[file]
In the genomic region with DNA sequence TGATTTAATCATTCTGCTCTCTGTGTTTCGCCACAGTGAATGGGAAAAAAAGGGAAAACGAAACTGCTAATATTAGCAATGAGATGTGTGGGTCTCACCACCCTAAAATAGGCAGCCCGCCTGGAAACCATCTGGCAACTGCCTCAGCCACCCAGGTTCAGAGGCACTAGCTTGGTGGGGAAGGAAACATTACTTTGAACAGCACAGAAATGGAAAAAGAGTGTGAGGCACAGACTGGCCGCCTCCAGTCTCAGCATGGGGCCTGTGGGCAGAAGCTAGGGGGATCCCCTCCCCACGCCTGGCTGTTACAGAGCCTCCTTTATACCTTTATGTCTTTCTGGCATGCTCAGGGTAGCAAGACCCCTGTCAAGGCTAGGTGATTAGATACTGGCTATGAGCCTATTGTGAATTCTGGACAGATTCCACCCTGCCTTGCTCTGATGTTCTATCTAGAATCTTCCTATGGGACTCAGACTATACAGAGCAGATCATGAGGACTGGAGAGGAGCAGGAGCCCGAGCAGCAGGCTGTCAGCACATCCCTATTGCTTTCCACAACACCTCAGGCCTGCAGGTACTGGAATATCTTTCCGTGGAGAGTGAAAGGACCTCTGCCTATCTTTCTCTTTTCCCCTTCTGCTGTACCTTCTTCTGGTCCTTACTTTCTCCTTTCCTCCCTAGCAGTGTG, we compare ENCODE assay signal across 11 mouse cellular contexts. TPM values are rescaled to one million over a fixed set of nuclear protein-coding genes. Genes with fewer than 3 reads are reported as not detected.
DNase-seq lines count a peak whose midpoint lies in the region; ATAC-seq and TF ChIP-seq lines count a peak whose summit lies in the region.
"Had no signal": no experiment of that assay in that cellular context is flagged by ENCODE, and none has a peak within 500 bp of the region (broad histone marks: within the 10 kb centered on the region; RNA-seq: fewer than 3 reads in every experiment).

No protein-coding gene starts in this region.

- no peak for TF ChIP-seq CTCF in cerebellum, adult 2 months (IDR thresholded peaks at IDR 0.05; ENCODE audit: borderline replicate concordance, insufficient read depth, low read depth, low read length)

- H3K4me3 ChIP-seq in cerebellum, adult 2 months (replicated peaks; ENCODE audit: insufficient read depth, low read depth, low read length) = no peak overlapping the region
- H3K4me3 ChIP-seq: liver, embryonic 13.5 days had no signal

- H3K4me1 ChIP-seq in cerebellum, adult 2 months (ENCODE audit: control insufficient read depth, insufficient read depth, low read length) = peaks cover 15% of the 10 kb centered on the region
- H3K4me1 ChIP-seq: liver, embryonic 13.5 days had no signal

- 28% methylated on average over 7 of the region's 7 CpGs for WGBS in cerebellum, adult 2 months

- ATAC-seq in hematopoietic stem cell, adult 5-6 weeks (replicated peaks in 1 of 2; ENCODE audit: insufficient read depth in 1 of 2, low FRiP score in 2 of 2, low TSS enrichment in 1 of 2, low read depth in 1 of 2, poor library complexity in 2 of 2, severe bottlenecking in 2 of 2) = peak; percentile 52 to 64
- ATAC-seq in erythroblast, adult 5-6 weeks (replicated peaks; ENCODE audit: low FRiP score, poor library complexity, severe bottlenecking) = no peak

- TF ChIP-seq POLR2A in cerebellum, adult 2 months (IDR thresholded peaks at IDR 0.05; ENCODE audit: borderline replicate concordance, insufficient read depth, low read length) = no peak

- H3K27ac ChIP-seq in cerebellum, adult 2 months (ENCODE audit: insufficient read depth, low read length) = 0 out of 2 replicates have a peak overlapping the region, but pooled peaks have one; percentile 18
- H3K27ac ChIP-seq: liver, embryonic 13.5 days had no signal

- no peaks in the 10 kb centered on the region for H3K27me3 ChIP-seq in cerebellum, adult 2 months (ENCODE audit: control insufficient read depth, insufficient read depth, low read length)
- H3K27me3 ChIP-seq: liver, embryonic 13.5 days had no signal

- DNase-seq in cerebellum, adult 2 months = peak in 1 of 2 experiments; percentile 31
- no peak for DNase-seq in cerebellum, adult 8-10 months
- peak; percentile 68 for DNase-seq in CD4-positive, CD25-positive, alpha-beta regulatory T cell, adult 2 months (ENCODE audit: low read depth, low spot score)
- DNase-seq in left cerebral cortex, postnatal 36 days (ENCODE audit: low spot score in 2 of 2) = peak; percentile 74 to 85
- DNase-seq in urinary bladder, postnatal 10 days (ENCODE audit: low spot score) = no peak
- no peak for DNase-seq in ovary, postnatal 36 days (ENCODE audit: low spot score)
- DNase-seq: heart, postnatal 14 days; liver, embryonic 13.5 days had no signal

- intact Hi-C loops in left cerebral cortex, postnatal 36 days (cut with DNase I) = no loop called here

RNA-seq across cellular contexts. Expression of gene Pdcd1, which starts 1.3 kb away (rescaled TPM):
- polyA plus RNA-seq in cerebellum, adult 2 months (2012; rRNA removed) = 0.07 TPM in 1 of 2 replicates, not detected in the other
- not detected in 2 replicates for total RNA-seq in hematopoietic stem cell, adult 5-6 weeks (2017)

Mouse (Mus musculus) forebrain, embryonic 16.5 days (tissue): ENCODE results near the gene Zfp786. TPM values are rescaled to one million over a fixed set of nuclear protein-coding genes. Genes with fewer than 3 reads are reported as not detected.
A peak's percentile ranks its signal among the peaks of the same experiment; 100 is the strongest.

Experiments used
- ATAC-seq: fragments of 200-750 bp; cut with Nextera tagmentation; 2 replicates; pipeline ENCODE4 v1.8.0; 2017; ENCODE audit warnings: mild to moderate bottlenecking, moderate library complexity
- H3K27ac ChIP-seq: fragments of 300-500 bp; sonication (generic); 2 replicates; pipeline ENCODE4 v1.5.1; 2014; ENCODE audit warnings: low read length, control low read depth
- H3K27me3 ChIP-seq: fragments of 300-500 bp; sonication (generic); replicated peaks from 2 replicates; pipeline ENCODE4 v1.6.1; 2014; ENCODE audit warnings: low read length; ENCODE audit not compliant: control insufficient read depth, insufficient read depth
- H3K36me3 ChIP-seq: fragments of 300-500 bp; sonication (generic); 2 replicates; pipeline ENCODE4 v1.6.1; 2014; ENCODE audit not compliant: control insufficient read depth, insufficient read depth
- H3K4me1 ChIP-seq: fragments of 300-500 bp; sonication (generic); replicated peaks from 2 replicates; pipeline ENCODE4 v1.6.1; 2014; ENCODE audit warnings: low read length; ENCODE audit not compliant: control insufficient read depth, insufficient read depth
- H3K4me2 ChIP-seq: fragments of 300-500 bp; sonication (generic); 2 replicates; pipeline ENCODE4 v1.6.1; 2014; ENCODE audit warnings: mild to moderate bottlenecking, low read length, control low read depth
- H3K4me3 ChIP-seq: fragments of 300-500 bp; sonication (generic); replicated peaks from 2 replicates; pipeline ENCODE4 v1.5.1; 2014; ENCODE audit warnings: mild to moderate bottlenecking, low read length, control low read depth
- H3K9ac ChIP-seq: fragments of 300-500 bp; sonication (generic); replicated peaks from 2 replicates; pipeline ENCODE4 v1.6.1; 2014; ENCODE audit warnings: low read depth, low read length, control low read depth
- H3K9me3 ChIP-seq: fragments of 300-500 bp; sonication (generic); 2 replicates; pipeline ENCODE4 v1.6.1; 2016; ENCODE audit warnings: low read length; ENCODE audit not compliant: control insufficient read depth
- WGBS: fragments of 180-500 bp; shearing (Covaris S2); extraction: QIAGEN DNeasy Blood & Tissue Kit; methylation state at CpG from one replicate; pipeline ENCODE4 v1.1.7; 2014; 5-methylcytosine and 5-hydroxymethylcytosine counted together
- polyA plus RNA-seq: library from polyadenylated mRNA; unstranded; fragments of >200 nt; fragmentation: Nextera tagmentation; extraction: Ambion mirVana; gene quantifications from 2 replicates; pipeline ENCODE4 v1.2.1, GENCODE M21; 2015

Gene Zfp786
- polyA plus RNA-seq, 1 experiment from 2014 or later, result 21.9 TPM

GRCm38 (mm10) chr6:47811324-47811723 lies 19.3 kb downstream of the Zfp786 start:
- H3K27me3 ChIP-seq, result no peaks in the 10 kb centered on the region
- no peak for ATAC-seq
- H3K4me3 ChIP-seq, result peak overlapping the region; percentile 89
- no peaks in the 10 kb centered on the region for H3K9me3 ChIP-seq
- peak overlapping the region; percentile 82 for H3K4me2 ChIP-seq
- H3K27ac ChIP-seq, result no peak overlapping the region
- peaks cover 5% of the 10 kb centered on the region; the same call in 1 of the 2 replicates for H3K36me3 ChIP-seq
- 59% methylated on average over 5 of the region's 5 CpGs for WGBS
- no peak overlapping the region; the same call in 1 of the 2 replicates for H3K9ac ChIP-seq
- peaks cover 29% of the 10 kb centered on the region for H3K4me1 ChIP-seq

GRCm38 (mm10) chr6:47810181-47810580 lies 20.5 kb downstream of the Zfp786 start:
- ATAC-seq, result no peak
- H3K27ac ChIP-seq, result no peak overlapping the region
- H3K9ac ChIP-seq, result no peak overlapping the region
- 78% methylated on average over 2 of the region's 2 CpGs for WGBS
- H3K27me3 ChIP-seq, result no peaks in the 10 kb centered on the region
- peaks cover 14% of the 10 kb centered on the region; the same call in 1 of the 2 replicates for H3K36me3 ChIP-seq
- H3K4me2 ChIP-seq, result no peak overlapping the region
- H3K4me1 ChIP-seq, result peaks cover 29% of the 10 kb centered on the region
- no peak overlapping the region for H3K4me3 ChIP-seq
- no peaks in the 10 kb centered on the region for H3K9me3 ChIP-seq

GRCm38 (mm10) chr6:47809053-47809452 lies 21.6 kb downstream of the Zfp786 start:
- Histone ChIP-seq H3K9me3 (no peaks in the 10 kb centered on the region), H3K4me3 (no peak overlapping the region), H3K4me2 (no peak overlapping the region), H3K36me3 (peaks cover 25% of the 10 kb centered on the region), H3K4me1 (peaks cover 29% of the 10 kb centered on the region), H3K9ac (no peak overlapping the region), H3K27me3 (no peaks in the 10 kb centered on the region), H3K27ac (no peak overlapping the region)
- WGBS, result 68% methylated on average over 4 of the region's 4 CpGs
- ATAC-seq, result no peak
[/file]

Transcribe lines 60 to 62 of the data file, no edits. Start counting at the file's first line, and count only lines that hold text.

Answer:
- 78% methylated on average over 2 of the region's 2 CpGs for WGBS
- H3K27me3 ChIP-seq, result no peaks in the 10 kb centered on the region
- peaks cover 14% of the 10 kb centered on the region; the same call in 1 of the 2 replicates for H3K36me3 ChIP-seq